2nd Annual International Youth-To-Youth Summit
April 21-25th, 2016
The Youth-To-Youth Initiative (Y2Y) was founded on the belief that inspired action leads to change and with a mission to empower young people to be the change makers. In addition to providing around-the-clock support in project management and development of socially beneficial ideas through the ACTION HUB, Y2Y fosters information and experience sharing through their annual international summits bringing together young change makers from around the world. Having lived in Canada at the time of the first annual international Y2Y summit in Vilnius, Lithuania and thus unable to participate in 2015 I was extremely glad to have found myself in the heart of Europe, in Bratislava in 2016 and a mere overnight train ride away from beautiful historical Krakow in neighbouring Poland. Fittingly, I had already had the pleasure to meet and get to know the Co-Founder of Y2Y and Summit Coordinator, Ania Ankowska as well as several of the Summit’s panel moderators , speakers and workshop facilitators in 2013 at the Transparency International Summer School on Integrity (TISI) in Vilnius.
Thus, in addition to the 2016 Summit being an invaluable experience to learn from anti-corruption and governance experts, academics and practitioners from across Europe and beyond; to meet likeminded young professionals working in, involved in or simply interested in the betterment of the world and society we live in; and exponentially broadening my horizons in the topic area of transparency and public affairs, it also made for a wonderful opportunity to reunite with old friends and alumni from TISI 2013.
Educational highlights (my personal) and some disconcerting facts from the Summit, or in other words some interesting food for thought:
- Around the world, $20-40 billion is stolen by cryptocrats (WBG)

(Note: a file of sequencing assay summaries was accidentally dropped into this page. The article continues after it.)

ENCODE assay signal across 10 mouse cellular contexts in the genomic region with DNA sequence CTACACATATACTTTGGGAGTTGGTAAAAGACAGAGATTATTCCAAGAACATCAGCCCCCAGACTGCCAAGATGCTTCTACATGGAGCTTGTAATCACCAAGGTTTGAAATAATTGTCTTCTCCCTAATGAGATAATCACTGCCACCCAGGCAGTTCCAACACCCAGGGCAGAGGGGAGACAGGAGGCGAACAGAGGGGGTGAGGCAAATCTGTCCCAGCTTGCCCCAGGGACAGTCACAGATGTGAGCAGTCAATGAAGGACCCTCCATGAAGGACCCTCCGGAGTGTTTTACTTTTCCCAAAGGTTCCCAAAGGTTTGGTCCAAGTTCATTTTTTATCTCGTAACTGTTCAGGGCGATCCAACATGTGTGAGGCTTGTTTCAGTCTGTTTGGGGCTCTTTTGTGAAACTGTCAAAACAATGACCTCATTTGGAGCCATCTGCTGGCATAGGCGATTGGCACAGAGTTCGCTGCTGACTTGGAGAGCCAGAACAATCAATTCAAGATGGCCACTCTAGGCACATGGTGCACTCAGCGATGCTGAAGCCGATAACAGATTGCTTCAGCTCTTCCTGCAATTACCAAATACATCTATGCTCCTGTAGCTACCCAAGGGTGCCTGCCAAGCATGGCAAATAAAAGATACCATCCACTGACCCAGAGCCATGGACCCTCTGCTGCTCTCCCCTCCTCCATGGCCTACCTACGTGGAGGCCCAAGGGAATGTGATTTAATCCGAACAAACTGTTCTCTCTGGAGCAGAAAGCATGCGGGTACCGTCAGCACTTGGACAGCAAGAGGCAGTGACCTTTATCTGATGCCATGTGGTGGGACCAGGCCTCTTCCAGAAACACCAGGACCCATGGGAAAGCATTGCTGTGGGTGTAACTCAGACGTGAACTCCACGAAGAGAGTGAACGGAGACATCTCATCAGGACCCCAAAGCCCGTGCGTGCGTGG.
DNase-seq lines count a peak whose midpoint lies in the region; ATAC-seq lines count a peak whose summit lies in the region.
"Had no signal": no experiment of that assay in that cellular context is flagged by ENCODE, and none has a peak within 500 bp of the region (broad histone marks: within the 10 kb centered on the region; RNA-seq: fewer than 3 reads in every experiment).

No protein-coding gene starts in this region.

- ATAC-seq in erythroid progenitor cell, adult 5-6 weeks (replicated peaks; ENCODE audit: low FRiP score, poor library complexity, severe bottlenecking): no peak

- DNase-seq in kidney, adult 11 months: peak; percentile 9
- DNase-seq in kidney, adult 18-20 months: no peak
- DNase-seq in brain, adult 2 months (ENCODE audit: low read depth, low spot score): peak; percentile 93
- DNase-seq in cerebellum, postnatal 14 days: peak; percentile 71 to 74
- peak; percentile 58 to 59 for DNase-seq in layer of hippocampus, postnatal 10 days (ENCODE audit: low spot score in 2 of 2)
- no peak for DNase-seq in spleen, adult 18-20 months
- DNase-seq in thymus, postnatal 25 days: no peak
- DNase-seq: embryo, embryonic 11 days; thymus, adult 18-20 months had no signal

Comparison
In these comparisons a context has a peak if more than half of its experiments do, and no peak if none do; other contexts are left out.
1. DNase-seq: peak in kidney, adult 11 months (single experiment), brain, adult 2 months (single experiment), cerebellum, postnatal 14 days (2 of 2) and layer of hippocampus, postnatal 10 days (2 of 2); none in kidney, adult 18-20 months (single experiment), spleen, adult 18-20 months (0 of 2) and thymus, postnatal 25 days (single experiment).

- “Corruption is almost a human tendency.”(Iason O’Dunnin, ACI, Ireland)
- Unfortunately, most government systems are set up in a way that encourages corruption (Mark Vlasic, Georgetown University)
- Fortunately, globalization and technological advances help reveal more instances of corruption (Kryszstof Izdebski, Fundacja ePaństwo (EPF))
- “Fifa is ruled by a culture of silos and intimidation.” (Bonita Mersiadez, Australian whistleblower commenting on the FIFA scandal)
- Whistleblowers have nothing to gain and everything to lose yet they are instrumental to identifying instances of corruption
- Matchfixing in soccer in Poland is not an uncommon phenomenon; quite the opposite (Benjamin Wheatland)
- “Youth mustn’t wait till it is their time to lead [and wear] the grey suits, [but rather] push themselves into positions of impact and action.” (Iason O’Dunnin, ACI, Ireland)
- Avoid negativistic wording and rephrase fighting corruption into “making the society more open [or] enhancing transparency”(Karolina Mazetyte, Y2Y)
- In the past in Zimbabwe corruption was unknown because people were taught from an early age that “the best values are honesty and ubuntu = I am because of you. But today the society has completely changed [whereby] absolute power corrupts absolutely.”(Dumisani Mthombeni, lawyer and activist)